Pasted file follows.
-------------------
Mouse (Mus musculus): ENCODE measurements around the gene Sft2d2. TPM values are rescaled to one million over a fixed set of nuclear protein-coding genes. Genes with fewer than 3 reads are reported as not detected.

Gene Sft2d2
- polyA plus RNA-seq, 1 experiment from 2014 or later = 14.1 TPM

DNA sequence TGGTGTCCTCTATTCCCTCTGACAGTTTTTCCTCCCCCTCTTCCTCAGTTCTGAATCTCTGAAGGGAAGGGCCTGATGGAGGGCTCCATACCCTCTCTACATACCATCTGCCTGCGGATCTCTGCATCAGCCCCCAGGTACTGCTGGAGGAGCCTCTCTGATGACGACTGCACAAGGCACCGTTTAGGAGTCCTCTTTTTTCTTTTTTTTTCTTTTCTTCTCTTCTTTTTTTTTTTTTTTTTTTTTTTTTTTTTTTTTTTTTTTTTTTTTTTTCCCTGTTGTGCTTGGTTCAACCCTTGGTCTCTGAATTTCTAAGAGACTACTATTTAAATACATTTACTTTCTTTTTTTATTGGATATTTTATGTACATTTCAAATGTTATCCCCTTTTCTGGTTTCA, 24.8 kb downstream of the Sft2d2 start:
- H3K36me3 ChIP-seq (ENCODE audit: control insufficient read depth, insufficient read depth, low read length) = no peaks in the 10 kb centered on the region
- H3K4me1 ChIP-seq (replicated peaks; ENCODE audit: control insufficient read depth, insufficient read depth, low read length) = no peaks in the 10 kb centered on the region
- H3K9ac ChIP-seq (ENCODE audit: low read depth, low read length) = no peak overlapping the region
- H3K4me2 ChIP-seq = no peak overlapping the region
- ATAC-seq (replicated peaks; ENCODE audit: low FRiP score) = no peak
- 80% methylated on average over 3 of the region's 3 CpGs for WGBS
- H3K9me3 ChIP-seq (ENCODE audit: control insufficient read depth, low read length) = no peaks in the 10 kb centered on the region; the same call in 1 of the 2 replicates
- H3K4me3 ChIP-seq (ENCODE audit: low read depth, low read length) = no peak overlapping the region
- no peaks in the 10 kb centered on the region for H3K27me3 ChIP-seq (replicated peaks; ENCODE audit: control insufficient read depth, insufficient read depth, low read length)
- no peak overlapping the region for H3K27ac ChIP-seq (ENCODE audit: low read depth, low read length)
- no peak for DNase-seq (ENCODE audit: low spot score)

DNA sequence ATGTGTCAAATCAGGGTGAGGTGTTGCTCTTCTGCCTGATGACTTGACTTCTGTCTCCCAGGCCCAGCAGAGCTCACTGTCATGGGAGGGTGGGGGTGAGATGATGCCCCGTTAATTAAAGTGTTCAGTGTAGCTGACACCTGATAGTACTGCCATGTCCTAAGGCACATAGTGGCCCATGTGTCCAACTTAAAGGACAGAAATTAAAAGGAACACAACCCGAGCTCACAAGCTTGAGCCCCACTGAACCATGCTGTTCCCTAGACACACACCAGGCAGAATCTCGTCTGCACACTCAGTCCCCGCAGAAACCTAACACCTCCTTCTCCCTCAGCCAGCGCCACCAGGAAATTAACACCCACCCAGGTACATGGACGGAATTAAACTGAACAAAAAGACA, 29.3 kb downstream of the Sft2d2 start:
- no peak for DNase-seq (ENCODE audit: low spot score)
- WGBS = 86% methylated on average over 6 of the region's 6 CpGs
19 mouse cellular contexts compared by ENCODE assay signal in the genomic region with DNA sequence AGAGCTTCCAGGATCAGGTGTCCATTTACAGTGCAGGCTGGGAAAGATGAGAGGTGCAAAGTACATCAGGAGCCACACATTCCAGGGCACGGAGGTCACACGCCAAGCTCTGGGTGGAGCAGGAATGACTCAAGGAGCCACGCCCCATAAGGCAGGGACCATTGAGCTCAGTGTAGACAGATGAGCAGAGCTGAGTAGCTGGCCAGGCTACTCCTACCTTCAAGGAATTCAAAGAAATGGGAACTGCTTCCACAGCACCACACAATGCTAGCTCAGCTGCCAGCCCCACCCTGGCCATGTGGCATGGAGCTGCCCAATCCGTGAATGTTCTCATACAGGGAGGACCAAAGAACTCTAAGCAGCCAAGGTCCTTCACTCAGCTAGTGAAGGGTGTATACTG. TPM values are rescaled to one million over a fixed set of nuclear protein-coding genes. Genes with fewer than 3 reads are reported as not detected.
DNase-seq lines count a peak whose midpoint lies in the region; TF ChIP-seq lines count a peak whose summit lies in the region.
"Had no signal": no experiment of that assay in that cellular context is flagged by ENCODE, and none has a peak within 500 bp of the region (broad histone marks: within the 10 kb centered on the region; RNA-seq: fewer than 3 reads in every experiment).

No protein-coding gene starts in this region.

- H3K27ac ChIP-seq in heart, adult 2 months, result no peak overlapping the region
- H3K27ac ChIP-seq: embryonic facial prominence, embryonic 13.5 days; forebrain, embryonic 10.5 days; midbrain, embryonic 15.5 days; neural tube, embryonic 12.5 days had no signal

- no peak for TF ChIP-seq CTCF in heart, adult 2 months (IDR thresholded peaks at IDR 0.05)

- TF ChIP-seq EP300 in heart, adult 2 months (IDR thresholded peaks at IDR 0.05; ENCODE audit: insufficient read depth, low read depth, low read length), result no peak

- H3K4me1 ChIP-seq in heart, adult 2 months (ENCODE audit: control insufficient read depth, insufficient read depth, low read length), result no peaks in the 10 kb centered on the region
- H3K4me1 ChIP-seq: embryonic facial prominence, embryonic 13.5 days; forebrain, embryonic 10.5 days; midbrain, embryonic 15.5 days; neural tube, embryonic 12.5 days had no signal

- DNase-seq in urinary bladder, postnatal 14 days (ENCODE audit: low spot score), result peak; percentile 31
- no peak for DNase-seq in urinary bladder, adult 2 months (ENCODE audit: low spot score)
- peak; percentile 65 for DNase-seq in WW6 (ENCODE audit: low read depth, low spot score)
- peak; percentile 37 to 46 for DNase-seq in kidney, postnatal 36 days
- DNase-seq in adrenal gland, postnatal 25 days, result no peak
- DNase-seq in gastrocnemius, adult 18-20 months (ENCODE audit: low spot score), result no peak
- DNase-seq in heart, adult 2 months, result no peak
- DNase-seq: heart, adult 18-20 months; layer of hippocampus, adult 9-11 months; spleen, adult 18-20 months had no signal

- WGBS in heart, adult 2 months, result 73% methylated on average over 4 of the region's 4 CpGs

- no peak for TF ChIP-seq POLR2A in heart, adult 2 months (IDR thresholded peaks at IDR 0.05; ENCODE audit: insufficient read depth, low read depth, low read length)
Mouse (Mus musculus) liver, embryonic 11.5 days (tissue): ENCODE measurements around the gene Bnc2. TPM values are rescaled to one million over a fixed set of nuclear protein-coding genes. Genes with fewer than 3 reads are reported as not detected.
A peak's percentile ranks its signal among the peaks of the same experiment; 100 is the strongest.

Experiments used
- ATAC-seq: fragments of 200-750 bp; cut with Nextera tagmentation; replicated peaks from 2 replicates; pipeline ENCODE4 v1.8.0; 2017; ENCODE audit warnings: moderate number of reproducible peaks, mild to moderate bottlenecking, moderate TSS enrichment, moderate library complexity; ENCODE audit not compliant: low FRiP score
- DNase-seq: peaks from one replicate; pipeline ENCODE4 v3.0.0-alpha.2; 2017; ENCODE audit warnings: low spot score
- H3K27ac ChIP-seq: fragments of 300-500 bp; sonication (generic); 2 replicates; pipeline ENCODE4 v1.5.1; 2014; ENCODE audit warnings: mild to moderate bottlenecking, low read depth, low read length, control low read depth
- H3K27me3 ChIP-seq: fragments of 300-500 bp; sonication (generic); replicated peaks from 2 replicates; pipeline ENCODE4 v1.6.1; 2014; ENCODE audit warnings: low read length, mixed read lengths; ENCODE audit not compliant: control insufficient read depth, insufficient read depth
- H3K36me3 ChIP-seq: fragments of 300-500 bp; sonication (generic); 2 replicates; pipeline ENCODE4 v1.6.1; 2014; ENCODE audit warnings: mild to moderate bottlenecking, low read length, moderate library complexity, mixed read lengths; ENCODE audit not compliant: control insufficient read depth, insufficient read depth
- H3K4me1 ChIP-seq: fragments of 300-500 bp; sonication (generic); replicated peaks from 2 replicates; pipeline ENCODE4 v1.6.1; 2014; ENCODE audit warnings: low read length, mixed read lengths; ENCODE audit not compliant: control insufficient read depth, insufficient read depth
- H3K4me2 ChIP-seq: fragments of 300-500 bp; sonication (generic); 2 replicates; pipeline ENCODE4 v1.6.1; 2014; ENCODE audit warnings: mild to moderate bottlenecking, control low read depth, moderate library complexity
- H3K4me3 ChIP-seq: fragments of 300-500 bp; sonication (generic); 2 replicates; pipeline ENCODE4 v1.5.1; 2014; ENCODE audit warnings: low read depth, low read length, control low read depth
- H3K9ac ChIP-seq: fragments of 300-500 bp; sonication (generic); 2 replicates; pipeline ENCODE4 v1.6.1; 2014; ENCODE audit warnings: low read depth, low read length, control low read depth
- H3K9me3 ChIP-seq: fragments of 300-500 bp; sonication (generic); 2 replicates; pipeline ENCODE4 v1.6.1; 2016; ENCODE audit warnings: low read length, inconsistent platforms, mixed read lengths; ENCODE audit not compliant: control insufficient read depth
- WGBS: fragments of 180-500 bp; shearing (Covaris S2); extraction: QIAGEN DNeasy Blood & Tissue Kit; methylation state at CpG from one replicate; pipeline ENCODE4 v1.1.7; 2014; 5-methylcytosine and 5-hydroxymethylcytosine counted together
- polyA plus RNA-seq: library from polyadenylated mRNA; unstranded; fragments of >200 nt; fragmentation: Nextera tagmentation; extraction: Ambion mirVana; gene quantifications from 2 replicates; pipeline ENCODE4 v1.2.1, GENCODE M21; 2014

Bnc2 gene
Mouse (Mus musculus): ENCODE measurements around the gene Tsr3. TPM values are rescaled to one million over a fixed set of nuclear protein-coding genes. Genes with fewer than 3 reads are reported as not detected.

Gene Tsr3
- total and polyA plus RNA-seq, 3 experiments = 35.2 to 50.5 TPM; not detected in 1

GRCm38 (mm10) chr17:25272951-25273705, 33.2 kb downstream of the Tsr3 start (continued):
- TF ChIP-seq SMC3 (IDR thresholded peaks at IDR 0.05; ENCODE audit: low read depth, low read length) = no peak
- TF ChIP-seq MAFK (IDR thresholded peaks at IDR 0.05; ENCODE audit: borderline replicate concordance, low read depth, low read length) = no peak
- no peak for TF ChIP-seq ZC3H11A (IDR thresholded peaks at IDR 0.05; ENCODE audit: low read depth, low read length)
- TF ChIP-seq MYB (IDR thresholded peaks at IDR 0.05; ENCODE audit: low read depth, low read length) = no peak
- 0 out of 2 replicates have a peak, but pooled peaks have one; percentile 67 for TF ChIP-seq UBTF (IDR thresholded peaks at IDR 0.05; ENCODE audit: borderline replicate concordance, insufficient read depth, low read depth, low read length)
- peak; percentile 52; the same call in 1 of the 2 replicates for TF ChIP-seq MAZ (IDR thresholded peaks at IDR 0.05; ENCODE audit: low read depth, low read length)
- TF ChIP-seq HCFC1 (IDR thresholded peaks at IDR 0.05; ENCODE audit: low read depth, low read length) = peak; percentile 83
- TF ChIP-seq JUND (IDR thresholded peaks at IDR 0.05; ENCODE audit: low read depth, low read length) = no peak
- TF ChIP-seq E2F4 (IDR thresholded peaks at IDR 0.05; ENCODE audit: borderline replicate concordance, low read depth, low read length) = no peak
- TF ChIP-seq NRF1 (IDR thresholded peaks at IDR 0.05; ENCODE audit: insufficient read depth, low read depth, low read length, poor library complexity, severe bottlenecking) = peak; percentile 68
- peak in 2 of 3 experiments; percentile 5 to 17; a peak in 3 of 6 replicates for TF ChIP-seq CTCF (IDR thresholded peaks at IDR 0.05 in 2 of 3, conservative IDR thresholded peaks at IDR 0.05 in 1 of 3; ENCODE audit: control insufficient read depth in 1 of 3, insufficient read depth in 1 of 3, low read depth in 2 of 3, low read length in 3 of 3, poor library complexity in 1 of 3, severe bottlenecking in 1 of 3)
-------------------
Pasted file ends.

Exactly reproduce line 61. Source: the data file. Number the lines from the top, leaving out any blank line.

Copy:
- no peak for TF ChIP-seq ZC3H11A (IDR thresholded peaks at IDR 0.05; ENCODE audit: low read depth, low read length)